The families of 10 people who were killed in Belfast almost 50 years ago have held a candlelight vigil in their memory.
Relatives and friends of those who lost their lives during shootings in the west of the city in 1971 also planted a “tree of truth” close to the scene.
The vigil came weeks after a fresh inquest into their deaths began.
The Ballymurphy shootings took place as the Army moved in to republican strongholds to arrest IRA suspects after the introduction by the Stormont administration of the controversial policy of internment without trial.
Soldiers have long been held responsible for the Ballymurphy killings between August 9 and 11 1971, but the accepted narrative became clouded earlier this year when former members of the paramilitary Ulster Volunteer Force came forward to claim their organisation was also involved.
Fr Paddy McCaffrey said during the service on Sunday evening that those guilty of the atrocity, known as the Ballymurphy Massacre, displayed “an unco-operative disregard, contempt and a lack of repentance and sorrow”.
He said: “Your response as families has been marked by tremendous dignity, honesty and integrity.
“You have stood firm and patiently, and with long suffering you have simply told and retold and told them again the simple truth of what happened.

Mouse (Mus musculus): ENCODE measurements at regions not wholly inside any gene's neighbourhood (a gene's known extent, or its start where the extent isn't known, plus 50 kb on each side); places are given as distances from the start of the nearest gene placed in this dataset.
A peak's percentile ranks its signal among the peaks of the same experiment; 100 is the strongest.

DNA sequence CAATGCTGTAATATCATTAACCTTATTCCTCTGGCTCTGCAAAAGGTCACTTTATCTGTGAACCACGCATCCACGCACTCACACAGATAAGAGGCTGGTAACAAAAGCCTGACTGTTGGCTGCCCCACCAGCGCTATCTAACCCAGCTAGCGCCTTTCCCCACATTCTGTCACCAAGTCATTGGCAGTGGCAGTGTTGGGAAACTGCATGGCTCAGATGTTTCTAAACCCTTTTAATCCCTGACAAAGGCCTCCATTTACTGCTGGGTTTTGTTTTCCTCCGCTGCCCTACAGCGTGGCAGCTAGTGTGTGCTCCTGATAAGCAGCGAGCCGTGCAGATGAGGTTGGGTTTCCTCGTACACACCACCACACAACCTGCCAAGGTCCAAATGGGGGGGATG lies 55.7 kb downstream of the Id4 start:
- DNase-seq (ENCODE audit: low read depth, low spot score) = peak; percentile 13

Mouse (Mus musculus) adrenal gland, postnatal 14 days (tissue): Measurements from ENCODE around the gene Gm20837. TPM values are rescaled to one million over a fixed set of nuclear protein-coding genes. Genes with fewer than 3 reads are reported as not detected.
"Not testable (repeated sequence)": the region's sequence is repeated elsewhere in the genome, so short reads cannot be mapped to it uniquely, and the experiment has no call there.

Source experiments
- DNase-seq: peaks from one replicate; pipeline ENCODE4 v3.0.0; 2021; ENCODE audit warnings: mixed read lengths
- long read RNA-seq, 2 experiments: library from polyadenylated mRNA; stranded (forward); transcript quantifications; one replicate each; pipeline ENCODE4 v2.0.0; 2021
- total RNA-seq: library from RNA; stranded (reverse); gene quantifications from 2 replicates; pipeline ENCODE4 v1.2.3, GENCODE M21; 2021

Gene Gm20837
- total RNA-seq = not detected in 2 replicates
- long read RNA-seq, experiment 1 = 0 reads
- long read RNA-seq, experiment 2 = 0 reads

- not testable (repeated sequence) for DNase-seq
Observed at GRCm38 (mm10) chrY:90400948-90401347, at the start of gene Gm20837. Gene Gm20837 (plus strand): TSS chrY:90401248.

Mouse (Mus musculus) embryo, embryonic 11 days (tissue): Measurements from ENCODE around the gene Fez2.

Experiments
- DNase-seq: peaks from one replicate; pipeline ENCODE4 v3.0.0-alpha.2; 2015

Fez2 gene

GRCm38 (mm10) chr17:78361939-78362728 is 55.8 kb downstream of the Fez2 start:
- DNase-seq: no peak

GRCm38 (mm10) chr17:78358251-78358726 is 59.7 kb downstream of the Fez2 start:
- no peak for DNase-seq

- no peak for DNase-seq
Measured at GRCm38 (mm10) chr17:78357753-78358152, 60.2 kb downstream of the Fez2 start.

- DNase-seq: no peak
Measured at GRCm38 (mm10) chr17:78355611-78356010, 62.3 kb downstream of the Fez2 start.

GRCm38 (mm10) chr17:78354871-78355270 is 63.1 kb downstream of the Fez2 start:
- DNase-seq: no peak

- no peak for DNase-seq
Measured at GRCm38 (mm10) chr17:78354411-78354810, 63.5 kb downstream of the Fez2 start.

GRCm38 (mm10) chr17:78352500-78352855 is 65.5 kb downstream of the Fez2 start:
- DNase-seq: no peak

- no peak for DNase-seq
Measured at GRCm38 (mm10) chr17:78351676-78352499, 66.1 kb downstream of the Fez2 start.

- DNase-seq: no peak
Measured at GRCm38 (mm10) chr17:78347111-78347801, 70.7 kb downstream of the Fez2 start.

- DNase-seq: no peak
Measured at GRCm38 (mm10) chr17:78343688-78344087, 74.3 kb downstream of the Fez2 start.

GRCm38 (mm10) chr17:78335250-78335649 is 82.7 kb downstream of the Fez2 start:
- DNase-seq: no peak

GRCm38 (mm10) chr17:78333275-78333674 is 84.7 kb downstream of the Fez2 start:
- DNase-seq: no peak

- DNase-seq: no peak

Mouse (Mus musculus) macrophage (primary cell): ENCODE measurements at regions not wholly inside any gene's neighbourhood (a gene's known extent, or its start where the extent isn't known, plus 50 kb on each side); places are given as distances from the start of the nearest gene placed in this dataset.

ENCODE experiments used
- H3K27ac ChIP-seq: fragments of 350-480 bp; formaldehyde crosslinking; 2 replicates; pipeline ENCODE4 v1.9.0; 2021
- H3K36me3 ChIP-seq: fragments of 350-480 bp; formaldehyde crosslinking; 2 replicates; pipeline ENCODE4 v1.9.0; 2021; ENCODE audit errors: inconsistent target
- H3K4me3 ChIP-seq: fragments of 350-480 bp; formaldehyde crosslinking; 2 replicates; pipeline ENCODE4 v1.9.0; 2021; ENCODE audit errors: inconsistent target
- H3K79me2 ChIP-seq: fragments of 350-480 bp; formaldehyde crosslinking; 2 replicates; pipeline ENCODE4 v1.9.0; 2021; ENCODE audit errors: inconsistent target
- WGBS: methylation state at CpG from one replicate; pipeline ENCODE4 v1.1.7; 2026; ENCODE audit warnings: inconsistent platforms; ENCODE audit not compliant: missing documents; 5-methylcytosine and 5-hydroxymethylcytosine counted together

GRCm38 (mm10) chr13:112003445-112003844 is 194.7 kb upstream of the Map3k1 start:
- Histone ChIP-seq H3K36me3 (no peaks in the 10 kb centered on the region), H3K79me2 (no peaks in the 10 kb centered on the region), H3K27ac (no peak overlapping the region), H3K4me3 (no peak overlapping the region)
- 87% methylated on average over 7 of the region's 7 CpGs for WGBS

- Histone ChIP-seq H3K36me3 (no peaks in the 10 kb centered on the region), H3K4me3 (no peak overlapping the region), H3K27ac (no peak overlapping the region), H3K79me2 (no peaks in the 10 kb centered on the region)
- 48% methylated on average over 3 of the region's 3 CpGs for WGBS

“We don’t need an inquiry as we all know the truth of what happened.
“What is required now vitally, urgently and as a matter of justice is that their innocence be declared to the whole world and the true nature of what was perpetrated here in our parish by the Parachute Regiment is unequivocally accepted by the British Government as an unjustified and unjustifiable murderous outrage.”
Kathleen Devlin, granddaughter of Danny Teggart, 44, who was among those killed, said attempts to confirm the names of the British soldiers involved in the massacre had been “difficult”.
Speaking to a large crowd in west Belfast on Sunday, she said: “For the last three or four weeks, families have had to relive the moments when their loved ones died.
“Families have been given the chance to set the record straight in terms of what happened and how they were affected.
“Reading these out in court was hard to do and to listen to, it was like being brought back to August 1971 and the trauma that was experienced by the families.”
A number of political representatives from Sinn Fein, Alliance and the SDLP attended the vigil, and a new mural was unveiled by local artist Risteard O’Murchu.
West Belfast Sinn Fein MP Paul Maskey said: “People know your loved ones were innocent, they believe your story and I believe the British Government know your loved ones are innocent, but they have buried it and it has been very wrong of them to do that.
“I hope that in the court that justice will prevail, I have no doubt about that.
“I am in awe of how you have carried your strength and dignity and respect.”
SDLP councillor Tim Attwood said: “There is some people who say you should draw a line in the sand and move on, some people hoped the Ballymurphy families would fade away into the past.
“You have been steadfast, resilient and determined to get the truth. It has not been easy, you have protested and campaigned.
“In the last few weeks in the courts it’s clear it has been very traumatic.”